The moth is feared because it is a berry pest. The larvae burrows into the fruit and pupates and, in so doing, introduces fungus and rot which destroy the berry.

There is some confusion in the industry as to exactly how this pest will be battled.  According to a report on CNBC.com, "Premium grape growers face the prospect of spraying at least three times in the months ahead to deal with three generations of grape-eating larvae that are produced each season." There would be direct financial impact to the grower if such an approach were pursued as spraying costs run in excess of $200 per acre.  Further, premium grape growers feel strongly that their low-impact farming techniques have contributed significantly to the quality of today's wine and that reverting to high-impact methods could have deleterious effects.

Jenifer Putnam, executive director of the Napa Valley Grape Growers Association indicated (SFGate.com)that there would never be any spraying for this pest. According to Ms. Putnam, "... you have to be more surguical and get right in there with the worm."

A number of steps are being taken to combat the pest.  First, over 750 traps have been placed in the quarantined area and plans are afoot to lay more throughout the growing regions. The traps draw the insects onto sticky strips.  The second ongoing active process is the deployment of mating disruption dispensers.  These dispensers emit a female pheromone which attracts male moths who die after flying around for a while in an agitated state futilely searching for a female moth.  The focused application of pesticides and the introduction of predatory wasps are being considered as future "kill-the-moth" tactics.

With the market issues they confront today, the last thing that Napa grape growers need is the European grape moth.  The average ton of premium grapes cost approximately $3400 and three to four tons of quality grapes are produced per acre.  If uncontained, the European grape moth could have a severely negative impact on Napa's $400 million annual premium grape crop and could force growers to attempt to raise prices in the face of reduced demand for premium wines.

Homeowners for Haiti Food and Wine Event

The subject event, hosted by Scott Joseph, will be held on Saturday, March 20th from 6:00 to 9:00 pm at the North Concourse of the Orange County Convention Center.  The aim of the event is to raise funds for the purchase of structures called Little Haiti Houses and for their delivery to the earthquake-ravaged country.

According to Scott Joseph, chefs from Cala Bella, A Land Remembered, Jack's Place, and Everglades will be preparing items such as Focaccia-Crusted Lamb Chops, Tropical Crab Cakes with Mango Salsa, Tobias-Braised Short Ribs, Pan-Seared Diver Scallops, and Chocolate Sabayon.  Wines from Rodney Strong and Opici ( a distributor) will accompany the dishes.  Cost of entry is $25 per person and will also allow entry into the Home and Garden Show.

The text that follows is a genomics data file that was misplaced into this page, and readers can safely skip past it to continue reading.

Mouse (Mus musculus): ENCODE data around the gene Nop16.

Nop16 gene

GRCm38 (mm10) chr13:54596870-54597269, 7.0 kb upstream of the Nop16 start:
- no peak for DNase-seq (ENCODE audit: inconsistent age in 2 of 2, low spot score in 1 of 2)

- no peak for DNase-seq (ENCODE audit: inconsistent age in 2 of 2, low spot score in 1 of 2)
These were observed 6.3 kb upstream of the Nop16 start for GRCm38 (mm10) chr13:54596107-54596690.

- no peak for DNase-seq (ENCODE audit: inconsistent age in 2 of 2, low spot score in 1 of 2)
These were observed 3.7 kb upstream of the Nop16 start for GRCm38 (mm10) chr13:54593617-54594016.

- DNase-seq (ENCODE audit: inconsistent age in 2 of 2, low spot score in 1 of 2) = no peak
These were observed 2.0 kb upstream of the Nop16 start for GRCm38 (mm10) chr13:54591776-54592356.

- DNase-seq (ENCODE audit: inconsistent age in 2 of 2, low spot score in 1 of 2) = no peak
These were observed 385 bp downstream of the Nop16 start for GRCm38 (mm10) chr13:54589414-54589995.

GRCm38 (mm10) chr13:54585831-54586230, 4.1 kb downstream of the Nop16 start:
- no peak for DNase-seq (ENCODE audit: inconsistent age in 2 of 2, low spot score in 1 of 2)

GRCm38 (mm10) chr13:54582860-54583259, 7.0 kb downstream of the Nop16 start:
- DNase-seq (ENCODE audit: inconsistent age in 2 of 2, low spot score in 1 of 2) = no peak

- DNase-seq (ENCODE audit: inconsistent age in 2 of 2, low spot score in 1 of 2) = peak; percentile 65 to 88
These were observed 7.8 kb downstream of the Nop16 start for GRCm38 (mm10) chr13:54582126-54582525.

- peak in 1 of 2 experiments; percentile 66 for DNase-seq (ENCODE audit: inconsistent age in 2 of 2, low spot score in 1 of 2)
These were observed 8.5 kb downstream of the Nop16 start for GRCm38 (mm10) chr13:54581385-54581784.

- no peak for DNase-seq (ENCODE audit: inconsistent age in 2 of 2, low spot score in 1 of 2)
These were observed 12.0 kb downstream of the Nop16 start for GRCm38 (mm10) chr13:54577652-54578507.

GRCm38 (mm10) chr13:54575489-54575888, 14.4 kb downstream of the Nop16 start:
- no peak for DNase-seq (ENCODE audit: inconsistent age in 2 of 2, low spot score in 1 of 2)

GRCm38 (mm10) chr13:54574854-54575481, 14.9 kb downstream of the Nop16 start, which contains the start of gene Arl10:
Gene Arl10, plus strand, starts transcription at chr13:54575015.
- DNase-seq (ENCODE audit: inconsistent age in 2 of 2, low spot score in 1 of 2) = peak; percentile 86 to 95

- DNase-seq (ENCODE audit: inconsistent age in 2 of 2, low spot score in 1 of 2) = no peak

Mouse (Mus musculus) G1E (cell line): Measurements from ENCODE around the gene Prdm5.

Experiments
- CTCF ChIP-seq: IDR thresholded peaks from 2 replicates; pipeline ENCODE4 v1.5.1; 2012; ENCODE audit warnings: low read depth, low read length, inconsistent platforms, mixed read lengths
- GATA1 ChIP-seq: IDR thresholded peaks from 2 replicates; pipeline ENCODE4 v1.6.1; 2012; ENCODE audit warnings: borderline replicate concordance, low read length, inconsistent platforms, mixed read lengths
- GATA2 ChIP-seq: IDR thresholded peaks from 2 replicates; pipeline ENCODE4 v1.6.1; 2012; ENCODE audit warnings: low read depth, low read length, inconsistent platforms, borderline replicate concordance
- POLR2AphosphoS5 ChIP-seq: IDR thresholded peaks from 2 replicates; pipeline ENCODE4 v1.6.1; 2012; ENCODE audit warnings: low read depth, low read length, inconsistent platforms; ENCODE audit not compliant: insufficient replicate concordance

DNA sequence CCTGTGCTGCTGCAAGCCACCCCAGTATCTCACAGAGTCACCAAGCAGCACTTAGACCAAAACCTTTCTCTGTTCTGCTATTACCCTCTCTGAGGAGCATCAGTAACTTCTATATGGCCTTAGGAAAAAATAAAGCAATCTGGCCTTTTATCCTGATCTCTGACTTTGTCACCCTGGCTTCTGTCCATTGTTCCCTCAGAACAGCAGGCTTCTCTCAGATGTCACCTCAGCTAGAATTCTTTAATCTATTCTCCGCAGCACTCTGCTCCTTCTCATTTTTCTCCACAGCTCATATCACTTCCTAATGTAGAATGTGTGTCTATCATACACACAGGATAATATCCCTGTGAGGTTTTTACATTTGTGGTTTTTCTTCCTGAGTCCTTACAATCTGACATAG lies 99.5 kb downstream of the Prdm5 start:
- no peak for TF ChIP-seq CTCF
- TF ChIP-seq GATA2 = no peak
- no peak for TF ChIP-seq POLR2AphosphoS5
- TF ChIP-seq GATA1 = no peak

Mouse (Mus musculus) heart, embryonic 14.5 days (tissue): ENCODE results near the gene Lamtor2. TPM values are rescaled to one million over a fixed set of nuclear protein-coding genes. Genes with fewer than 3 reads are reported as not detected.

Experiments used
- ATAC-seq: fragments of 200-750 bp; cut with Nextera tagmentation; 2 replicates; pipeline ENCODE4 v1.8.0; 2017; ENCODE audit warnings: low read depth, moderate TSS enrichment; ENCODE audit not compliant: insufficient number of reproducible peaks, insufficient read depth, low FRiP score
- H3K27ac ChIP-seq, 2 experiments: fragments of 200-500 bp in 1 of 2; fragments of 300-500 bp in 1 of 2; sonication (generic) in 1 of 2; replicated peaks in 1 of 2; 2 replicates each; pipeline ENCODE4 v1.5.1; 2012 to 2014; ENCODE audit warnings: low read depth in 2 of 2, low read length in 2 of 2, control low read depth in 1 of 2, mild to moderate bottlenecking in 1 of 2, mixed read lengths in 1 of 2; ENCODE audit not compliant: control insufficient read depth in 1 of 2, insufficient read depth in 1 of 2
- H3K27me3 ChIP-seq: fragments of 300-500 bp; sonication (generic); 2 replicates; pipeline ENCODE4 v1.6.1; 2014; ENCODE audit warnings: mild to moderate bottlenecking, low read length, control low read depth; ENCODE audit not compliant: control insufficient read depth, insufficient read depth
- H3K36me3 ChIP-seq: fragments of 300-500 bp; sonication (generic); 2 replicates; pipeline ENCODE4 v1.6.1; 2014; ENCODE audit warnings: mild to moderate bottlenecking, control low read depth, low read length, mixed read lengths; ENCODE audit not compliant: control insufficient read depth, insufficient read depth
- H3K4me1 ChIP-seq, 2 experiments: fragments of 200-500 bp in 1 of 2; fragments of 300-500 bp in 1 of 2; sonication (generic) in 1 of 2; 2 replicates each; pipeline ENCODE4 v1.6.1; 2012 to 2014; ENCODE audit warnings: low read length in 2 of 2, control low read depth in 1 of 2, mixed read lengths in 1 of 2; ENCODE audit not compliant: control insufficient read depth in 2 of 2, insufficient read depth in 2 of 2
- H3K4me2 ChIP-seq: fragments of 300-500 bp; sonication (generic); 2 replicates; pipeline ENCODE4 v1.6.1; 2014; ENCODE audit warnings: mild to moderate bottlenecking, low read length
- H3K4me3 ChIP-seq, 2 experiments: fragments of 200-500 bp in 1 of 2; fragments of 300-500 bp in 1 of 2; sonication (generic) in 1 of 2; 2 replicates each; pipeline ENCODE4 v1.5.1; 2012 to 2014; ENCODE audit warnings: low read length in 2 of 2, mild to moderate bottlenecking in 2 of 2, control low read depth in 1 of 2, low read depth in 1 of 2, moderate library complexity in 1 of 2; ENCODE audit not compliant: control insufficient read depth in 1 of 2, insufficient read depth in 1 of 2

Tickets for the event can be purchased at https://www.microspec.com/tix123/etic.cfm?code=CFHG2010.

Saturday, March 13, 2010

Three Wines as Seen Through a Fog

Yesterday was a day of excess both in terms of quality and volume. 

It started out with the Friday wine tasting session. We shifted from our regular hang out at Antonio's to Terra Mia Brick Oven in Heathrow. Ten members of the group were present and this means that I was (heavily) exposed to at least 15 bottles of wine within a three-hour period. It was brutal and did a poor job of preparing me for the upcoming evening. 

The wine that was the most memorable of the bunch was a 2004 Petrolo Galatrona from Fattoria di Petrolo.This 100% merlot from Tuscany was one of only two wines ( the other was the 2004 Montevitrano)


to receive a unanimous top score (super wine) in 2007 from all of the most important Italian wine guides. In 2004 the winery produced 8000 bottles of this beauty. Antonio Galloni gave this wine a score of 96 while James Suckling gave it a 97.This wine is hard to come by.

The bottle tasted yesterday was opened and recorked at approximately 10:00 am.  It was re-opened at 2:00 pm for the tasting.  When poured, it had a deep inky color and was not very expressive on the nose. It had a good mouthfeel but was tight and had tannin rising. We set it aside for a while and revisited it after approximately half an hour. At this time the chocolate that is a hallmark of merlot was very apparent. The wine drank beautifully and more than fulfilled the hype surrounding it. If you see this wine you should buy it. I have paid as low as $110 and as high as $190 per bottle.  The Ornellaias and Sassicaias get all the press but this super Tuscan gets my money.

So I am in good spirits.  I am going to The Capital Grille that evening with Tom D and Bill A.  Doctor Jeff is a surprise addition to the group and that is great because he will only add to the fun. We all took wines and the lineup was truly impressive.  One of the bottles that Bill took was a ZD Abacus X and that bottle has a




story behind it. Over a year ago Bill and I were hanging out at Vineyard's and we both ended up buying bottles of ZD Abacus X.  I opened one of my bottles and Bill was so impreseed by the wine that he said he would not open his bottle unless I was there to share it.  So that bottle had stayed in his locker at the Vineyard until last evening when he fulfilled that promise.  It brought a tear to my eye (well, not really).

The ZD Abacus was my second standout wine of the day. This is a solera-style wine which is made by blending wine from all previous vintages of ZD Reserve Cabernet into a product which combines the best qualities of an aged wine with those of a young wine.  The resulting product shows great complexity and has an incredibly long finish. There have been 11 bottlings (vintages?) of this wine to date. The wine is available for pre-order from the winery for $450 but can be obtained on a request basis from your local purveyor for around $330.